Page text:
Take a Vacation to Egypt with Rouka
When not able to physically visit, the artist explores his ancestral home through his music.
This piece originally appeared in Issue #3. Subscribe to get our monthly newsletter!
- Amina and Lincoln
A study on diaspora tourism found that Chinese-American participants took an average of 5.3 trips to China before the age of 30. Of course, not everyone can make these trips, leaving many children of immigrants searching for other ways to explore their ancestral roots. For 22-year-old Rouka — the son of Egyptian immigrants — that means taking trips to Egypt through his music.
Rouka, who was born Tarek Abdelhalim, named his recent song Dahab after a small town on the southeast coast of the Sinai Peninsula in Egypt. It’s a place he’s actually never visited, a fact he reveals is what led him to the name. “I’ve never been there and have only heard about how dumb gorgeous it is. I can imagine the rest in any way I want, and it’s not entirely dishonest.” This duty to honesty — a type of honesty that’s messy — is present throughout the track.
Even though it was released in January, Dahab feels much more like a dewy summer love. The track is both a romantic tale of a far off land and a clear-eyed journey that doesn’t fight to hide context. The high-tempo beat resembles a dance track, and the lyrics express a sense of conflict. To that, Rouka notes, “The chorus is me being realistic with myself, I can’t have it the way I envision it, but that doesn’t mean I can’t ever have it, it’ll just take work.”
The song explores love in a way that isn’t one singular cookie-cutter relationship, but a type of love that transcends love of self and love of country. Rouka wrote the song as if he was already in the city by incorporating sounds he would hear on the street in Egypt, notably in the percussion. Rouka says he wasn’t focused on making Dahab relatable to everyone and that the track reflects everything in his life he’s ever had to be patient for — “a prosperous Egypt, romantic love, mental health, an actual vacation I can’t take because I’m broke.”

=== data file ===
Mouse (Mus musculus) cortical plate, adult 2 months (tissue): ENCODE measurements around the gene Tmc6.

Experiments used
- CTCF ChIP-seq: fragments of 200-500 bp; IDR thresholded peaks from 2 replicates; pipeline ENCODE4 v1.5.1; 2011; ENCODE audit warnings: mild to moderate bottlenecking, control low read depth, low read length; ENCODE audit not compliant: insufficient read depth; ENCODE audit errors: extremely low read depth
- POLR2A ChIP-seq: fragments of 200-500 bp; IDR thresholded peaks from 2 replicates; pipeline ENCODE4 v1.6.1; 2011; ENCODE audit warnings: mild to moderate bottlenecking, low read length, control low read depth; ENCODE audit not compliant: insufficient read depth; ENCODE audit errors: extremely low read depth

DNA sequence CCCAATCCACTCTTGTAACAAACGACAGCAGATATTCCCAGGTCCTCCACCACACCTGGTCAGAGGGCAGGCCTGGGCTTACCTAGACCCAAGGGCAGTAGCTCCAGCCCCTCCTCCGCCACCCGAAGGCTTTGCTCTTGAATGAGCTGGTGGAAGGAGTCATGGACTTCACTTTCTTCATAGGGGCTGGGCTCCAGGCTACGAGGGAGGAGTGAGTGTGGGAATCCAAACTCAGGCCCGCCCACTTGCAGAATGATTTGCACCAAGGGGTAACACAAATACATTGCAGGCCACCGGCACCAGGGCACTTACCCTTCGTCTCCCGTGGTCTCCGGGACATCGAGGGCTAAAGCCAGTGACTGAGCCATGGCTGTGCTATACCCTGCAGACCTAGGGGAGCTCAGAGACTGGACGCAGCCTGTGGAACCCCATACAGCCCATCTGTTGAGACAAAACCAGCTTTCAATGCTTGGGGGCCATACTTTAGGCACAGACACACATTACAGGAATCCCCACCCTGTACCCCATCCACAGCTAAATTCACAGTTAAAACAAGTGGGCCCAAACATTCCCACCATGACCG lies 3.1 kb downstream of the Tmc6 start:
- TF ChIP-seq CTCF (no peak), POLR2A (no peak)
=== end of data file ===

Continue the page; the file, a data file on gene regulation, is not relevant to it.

Rouka has a complicated relationship with Egypt. It’s one that grows more complex with every passing year as he works to square tradition with his own experiences and beliefs. The song also touches on LGBTQ+ relationships, the experience of having to wait for love that you can’t express openly yet due to cultural and religious barriers. “There are parts of my identity, personality and convictions that don't align with the norms of my home country. In my ideal paradise these things start to mesh.” When he imagines himself going back to Egypt, he imagines a specific Egypt without all the stressful parts — “I go there a lot when my mental health is dismal, and I’m dealing with a lot of anxiety.” When he does have the opportunity to physically be in Egypt, he becomes overwhelmed with how much he loves the country and wants to see it be better.
Even though Dahab has a theme of conflict, it’s showered with a layer of autonomy. “The best part is that it’s mine, it’s my vacation, and I can go back to it at any time because a little bit is better than nothing.” This intentional disregard for the past and the present — time and space — sticks out. As children of immigrants are pressured to leave their culture behind in the name of “assimilation”, Dahab is just one defiant example of how art can help take control over your narrative and rewrite your song.